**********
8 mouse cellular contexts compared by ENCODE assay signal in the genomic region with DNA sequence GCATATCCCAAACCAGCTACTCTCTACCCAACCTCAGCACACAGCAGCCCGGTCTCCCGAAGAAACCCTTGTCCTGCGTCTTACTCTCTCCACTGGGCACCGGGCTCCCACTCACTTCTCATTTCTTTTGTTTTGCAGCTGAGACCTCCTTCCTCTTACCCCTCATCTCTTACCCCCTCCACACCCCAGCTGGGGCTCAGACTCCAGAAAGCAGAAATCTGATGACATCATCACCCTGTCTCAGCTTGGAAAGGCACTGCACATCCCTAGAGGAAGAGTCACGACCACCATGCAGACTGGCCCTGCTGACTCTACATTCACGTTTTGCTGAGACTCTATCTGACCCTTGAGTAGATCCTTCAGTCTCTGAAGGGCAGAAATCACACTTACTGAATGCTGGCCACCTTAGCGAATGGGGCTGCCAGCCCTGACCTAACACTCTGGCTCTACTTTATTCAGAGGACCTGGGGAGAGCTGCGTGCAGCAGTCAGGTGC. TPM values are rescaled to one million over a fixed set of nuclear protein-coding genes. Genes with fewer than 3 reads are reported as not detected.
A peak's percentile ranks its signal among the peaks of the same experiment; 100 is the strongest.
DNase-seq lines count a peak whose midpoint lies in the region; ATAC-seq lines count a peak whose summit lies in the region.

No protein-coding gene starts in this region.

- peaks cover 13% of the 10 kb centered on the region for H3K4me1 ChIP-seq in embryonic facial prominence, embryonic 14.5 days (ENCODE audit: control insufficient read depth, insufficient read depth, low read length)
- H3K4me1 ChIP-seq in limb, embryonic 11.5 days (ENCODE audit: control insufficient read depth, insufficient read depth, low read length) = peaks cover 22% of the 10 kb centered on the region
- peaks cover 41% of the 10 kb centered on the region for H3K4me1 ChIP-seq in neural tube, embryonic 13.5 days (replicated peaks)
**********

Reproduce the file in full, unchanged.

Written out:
8 mouse cellular contexts compared by ENCODE assay signal in the genomic region with DNA sequence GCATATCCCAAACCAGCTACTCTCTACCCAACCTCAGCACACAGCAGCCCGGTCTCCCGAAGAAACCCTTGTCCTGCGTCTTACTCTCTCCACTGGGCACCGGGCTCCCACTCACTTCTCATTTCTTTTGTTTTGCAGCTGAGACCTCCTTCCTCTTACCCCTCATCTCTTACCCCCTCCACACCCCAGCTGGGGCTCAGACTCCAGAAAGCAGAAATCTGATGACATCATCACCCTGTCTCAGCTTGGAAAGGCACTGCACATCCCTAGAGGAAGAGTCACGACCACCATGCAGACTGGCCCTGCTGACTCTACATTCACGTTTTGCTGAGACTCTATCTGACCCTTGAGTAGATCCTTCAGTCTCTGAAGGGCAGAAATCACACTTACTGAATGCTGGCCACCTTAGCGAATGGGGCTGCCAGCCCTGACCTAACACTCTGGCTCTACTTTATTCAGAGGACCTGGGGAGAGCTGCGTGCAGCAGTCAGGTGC. TPM values are rescaled to one million over a fixed set of nuclear protein-coding genes. Genes with fewer than 3 reads are reported as not detected.
A peak's percentile ranks its signal among the peaks of the same experiment; 100 is the strongest.
DNase-seq lines count a peak whose midpoint lies in the region; ATAC-seq lines count a peak whose summit lies in the region.

No protein-coding gene starts in this region.

- peaks cover 13% of the 10 kb centered on the region for H3K4me1 ChIP-seq in embryonic facial prominence, embryonic 14.5 days (ENCODE audit: control insufficient read depth, insufficient read depth, low read length)
- H3K4me1 ChIP-seq in limb, embryonic 11.5 days (ENCODE audit: control insufficient read depth, insufficient read depth, low read length) = peaks cover 22% of the 10 kb centered on the region
- peaks cover 41% of the 10 kb centered on the region for H3K4me1 ChIP-seq in neural tube, embryonic 13.5 days (replicated peaks)